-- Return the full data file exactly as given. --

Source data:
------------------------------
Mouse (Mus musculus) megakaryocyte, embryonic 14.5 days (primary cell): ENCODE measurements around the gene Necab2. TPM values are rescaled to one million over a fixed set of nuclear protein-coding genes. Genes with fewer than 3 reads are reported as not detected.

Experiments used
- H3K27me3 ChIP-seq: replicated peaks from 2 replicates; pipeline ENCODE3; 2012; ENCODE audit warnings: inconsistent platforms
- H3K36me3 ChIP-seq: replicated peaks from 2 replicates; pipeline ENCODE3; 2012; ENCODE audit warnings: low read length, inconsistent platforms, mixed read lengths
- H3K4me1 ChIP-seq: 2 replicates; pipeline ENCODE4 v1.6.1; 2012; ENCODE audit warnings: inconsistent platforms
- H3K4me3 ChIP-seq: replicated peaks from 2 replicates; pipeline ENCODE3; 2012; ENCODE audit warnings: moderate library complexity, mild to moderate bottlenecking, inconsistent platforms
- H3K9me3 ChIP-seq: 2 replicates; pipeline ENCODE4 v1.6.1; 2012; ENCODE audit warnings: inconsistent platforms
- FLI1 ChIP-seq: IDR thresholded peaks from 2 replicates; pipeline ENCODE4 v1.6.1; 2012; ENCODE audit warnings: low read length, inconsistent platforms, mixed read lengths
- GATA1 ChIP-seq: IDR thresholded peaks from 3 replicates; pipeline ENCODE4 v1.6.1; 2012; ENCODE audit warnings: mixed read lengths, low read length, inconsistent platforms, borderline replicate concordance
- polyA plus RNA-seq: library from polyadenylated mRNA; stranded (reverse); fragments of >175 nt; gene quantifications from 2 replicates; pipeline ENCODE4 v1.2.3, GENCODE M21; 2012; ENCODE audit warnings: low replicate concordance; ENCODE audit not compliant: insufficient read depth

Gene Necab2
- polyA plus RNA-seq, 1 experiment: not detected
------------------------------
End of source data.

Mouse (Mus musculus) megakaryocyte, embryonic 14.5 days (primary cell): ENCODE measurements around the gene Necab2. TPM values are rescaled to one million over a fixed set of nuclear protein-coding genes. Genes with fewer than 3 reads are reported as not detected.

Experiments used
- H3K27me3 ChIP-seq: replicated peaks from 2 replicates; pipeline ENCODE3; 2012; ENCODE audit warnings: inconsistent platforms
- H3K36me3 ChIP-seq: replicated peaks from 2 replicates; pipeline ENCODE3; 2012; ENCODE audit warnings: low read length, inconsistent platforms, mixed read lengths
- H3K4me1 ChIP-seq: 2 replicates; pipeline ENCODE4 v1.6.1; 2012; ENCODE audit warnings: inconsistent platforms
- H3K4me3 ChIP-seq: replicated peaks from 2 replicates; pipeline ENCODE3; 2012; ENCODE audit warnings: moderate library complexity, mild to moderate bottlenecking, inconsistent platforms
- H3K9me3 ChIP-seq: 2 replicates; pipeline ENCODE4 v1.6.1; 2012; ENCODE audit warnings: inconsistent platforms
- FLI1 ChIP-seq: IDR thresholded peaks from 2 replicates; pipeline ENCODE4 v1.6.1; 2012; ENCODE audit warnings: low read length, inconsistent platforms, mixed read lengths
- GATA1 ChIP-seq: IDR thresholded peaks from 3 replicates; pipeline ENCODE4 v1.6.1; 2012; ENCODE audit warnings: mixed read lengths, low read length, inconsistent platforms, borderline replicate concordance
- polyA plus RNA-seq: library from polyadenylated mRNA; stranded (reverse); fragments of >175 nt; gene quantifications from 2 replicates; pipeline ENCODE4 v1.2.3, GENCODE M21; 2012; ENCODE audit warnings: low replicate concordance; ENCODE audit not compliant: insufficient read depth

Gene Necab2
- polyA plus RNA-seq, 1 experiment: not detected